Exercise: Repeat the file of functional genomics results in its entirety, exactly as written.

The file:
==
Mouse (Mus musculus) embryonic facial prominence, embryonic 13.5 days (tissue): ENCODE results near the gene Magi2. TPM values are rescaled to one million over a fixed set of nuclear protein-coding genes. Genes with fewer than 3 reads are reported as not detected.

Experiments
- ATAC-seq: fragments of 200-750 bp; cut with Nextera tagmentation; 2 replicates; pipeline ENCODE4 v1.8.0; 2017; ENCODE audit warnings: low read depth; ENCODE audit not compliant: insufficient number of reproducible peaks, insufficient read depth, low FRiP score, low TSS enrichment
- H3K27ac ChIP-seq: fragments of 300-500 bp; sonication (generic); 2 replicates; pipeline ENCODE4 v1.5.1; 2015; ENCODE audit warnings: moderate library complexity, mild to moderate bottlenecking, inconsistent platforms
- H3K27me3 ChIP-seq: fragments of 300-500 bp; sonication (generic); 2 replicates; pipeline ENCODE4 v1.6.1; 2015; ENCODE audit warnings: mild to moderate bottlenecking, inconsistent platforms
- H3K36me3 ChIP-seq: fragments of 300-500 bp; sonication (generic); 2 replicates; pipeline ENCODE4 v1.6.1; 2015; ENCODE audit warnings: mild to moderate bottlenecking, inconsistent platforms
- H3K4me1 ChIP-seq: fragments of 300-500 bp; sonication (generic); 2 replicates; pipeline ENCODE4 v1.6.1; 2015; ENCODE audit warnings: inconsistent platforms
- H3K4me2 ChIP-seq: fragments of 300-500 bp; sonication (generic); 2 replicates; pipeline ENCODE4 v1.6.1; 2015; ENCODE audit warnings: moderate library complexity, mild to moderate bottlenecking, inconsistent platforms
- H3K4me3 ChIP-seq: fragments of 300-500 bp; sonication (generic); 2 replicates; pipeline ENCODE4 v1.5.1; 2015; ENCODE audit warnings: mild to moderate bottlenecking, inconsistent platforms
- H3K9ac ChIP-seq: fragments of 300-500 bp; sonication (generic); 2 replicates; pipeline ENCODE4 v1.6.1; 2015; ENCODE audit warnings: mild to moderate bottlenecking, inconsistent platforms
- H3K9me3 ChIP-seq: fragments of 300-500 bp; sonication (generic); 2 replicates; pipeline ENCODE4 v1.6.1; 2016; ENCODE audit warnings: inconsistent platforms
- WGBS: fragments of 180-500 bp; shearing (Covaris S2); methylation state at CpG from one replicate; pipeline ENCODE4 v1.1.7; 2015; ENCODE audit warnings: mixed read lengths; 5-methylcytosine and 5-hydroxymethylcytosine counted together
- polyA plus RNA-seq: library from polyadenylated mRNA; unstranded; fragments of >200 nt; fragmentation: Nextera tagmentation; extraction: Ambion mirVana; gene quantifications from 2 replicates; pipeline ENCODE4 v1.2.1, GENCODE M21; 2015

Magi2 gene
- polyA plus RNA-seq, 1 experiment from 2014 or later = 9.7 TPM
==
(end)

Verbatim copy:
Mouse (Mus musculus) embryonic facial prominence, embryonic 13.5 days (tissue): ENCODE results near the gene Magi2. TPM values are rescaled to one million over a fixed set of nuclear protein-coding genes. Genes with fewer than 3 reads are reported as not detected.

Experiments
- ATAC-seq: fragments of 200-750 bp; cut with Nextera tagmentation; 2 replicates; pipeline ENCODE4 v1.8.0; 2017; ENCODE audit warnings: low read depth; ENCODE audit not compliant: insufficient number of reproducible peaks, insufficient read depth, low FRiP score, low TSS enrichment
- H3K27ac ChIP-seq: fragments of 300-500 bp; sonication (generic); 2 replicates; pipeline ENCODE4 v1.5.1; 2015; ENCODE audit warnings: moderate library complexity, mild to moderate bottlenecking, inconsistent platforms
- H3K27me3 ChIP-seq: fragments of 300-500 bp; sonication (generic); 2 replicates; pipeline ENCODE4 v1.6.1; 2015; ENCODE audit warnings: mild to moderate bottlenecking, inconsistent platforms
- H3K36me3 ChIP-seq: fragments of 300-500 bp; sonication (generic); 2 replicates; pipeline ENCODE4 v1.6.1; 2015; ENCODE audit warnings: mild to moderate bottlenecking, inconsistent platforms
- H3K4me1 ChIP-seq: fragments of 300-500 bp; sonication (generic); 2 replicates; pipeline ENCODE4 v1.6.1; 2015; ENCODE audit warnings: inconsistent platforms
- H3K4me2 ChIP-seq: fragments of 300-500 bp; sonication (generic); 2 replicates; pipeline ENCODE4 v1.6.1; 2015; ENCODE audit warnings: moderate library complexity, mild to moderate bottlenecking, inconsistent platforms
- H3K4me3 ChIP-seq: fragments of 300-500 bp; sonication (generic); 2 replicates; pipeline ENCODE4 v1.5.1; 2015; ENCODE audit warnings: mild to moderate bottlenecking, inconsistent platforms
- H3K9ac ChIP-seq: fragments of 300-500 bp; sonication (generic); 2 replicates; pipeline ENCODE4 v1.6.1; 2015; ENCODE audit warnings: mild to moderate bottlenecking, inconsistent platforms
- H3K9me3 ChIP-seq: fragments of 300-500 bp; sonication (generic); 2 replicates; pipeline ENCODE4 v1.6.1; 2016; ENCODE audit warnings: inconsistent platforms
- WGBS: fragments of 180-500 bp; shearing (Covaris S2); methylation state at CpG from one replicate; pipeline ENCODE4 v1.1.7; 2015; ENCODE audit warnings: mixed read lengths; 5-methylcytosine and 5-hydroxymethylcytosine counted together
- polyA plus RNA-seq: library from polyadenylated mRNA; unstranded; fragments of >200 nt; fragmentation: Nextera tagmentation; extraction: Ambion mirVana; gene quantifications from 2 replicates; pipeline ENCODE4 v1.2.1, GENCODE M21; 2015

Magi2 gene
- polyA plus RNA-seq, 1 experiment from 2014 or later = 9.7 TPM